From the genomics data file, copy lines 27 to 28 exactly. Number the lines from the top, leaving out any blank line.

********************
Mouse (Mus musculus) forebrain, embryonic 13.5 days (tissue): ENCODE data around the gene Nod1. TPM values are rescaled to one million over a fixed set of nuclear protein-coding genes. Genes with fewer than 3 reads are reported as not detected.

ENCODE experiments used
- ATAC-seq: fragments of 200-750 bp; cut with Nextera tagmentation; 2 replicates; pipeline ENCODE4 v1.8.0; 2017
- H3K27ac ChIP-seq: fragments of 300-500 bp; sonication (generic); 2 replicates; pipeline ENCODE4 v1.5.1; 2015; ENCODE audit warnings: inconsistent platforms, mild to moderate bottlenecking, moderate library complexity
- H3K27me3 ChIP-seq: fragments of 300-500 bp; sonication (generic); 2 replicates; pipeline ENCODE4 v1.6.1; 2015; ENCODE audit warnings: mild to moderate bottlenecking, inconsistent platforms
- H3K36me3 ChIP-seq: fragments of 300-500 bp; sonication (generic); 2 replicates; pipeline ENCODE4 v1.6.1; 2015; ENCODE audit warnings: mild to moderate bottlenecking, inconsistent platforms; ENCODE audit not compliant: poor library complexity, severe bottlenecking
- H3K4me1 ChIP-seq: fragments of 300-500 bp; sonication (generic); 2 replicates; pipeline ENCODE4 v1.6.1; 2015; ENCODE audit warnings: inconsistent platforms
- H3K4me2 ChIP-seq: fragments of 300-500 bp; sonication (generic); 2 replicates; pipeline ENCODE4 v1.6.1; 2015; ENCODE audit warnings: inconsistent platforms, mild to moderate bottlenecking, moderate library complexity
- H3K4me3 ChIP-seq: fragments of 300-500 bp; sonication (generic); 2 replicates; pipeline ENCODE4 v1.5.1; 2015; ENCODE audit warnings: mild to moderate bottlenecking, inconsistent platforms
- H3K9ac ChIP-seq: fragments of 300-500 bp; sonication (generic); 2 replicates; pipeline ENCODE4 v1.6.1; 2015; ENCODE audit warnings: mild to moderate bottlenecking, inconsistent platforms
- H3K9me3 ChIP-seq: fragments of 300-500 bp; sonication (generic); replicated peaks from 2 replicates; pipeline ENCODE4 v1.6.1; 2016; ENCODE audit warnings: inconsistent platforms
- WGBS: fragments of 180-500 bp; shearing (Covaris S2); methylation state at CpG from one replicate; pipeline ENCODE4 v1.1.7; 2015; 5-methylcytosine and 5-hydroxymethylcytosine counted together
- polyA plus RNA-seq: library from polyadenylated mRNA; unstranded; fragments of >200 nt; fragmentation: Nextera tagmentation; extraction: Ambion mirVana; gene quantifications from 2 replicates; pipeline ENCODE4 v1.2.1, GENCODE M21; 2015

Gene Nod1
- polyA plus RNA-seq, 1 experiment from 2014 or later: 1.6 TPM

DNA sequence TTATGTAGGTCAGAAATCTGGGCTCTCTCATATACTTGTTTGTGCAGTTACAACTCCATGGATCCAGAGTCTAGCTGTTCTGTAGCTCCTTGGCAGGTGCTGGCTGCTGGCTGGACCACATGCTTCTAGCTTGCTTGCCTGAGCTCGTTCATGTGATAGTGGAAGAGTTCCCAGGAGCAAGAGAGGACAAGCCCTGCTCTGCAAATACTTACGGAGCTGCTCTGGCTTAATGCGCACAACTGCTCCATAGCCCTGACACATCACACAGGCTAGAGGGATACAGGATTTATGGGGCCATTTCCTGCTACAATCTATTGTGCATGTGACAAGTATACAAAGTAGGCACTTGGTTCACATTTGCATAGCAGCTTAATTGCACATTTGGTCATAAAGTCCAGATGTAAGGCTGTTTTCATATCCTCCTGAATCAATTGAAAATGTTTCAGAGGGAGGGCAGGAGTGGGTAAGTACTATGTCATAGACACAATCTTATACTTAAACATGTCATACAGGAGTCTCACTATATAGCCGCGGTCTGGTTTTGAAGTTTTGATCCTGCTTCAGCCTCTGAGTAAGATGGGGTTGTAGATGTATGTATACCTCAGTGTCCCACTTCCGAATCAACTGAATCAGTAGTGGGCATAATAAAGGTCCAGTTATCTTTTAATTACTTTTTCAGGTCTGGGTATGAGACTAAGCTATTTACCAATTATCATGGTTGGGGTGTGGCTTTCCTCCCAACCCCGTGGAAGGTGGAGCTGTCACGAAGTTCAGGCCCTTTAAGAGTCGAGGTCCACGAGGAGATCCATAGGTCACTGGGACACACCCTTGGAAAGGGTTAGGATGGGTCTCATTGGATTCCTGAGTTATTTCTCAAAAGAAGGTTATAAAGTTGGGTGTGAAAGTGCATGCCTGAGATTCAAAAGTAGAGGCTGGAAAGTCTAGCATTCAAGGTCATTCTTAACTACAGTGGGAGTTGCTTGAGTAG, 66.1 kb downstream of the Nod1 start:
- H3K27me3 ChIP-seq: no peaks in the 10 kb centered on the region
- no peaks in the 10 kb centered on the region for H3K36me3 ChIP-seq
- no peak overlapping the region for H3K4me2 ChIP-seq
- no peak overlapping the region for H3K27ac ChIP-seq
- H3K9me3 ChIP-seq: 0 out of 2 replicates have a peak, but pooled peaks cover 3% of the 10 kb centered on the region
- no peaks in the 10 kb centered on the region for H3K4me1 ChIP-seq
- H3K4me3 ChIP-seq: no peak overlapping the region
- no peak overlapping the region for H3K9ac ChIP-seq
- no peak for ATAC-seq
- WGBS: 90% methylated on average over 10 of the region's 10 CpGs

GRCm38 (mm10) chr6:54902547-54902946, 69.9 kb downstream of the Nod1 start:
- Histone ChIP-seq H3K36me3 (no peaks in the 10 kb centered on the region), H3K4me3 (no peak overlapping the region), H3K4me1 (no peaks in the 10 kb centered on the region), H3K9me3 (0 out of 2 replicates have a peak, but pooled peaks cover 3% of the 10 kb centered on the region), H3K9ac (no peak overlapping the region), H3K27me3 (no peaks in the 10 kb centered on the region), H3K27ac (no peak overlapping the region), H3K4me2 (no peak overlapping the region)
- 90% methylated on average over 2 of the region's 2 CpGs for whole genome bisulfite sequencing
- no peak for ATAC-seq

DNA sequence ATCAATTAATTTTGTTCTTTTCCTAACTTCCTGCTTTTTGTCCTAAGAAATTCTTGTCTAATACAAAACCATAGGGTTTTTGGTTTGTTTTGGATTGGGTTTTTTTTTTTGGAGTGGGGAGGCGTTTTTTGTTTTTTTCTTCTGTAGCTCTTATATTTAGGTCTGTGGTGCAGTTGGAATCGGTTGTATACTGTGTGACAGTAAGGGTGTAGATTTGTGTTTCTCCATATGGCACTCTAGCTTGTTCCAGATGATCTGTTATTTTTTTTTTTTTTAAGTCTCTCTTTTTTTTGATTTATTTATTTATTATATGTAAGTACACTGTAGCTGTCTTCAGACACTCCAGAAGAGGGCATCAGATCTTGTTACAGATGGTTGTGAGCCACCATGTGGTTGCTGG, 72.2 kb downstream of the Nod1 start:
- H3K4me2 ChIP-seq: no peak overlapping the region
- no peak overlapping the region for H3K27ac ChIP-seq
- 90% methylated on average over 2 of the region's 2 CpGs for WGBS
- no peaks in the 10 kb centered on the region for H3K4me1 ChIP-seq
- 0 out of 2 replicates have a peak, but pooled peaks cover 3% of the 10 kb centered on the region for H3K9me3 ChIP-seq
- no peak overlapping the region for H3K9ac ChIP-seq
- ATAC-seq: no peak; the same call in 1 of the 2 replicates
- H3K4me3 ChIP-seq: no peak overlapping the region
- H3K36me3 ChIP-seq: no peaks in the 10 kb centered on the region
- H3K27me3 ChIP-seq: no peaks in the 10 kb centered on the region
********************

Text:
GRCm38 (mm10) chr6:54902547-54902946, 69.9 kb downstream of the Nod1 start:
- Histone ChIP-seq H3K36me3 (no peaks in the 10 kb centered on the region), H3K4me3 (no peak overlapping the region), H3K4me1 (no peaks in the 10 kb centered on the region), H3K9me3 (0 out of 2 replicates have a peak, but pooled peaks cover 3% of the 10 kb centered on the region), H3K9ac (no peak overlapping the region), H3K27me3 (no peaks in the 10 kb centered on the region), H3K27ac (no peak overlapping the region), H3K4me2 (no peak overlapping the region)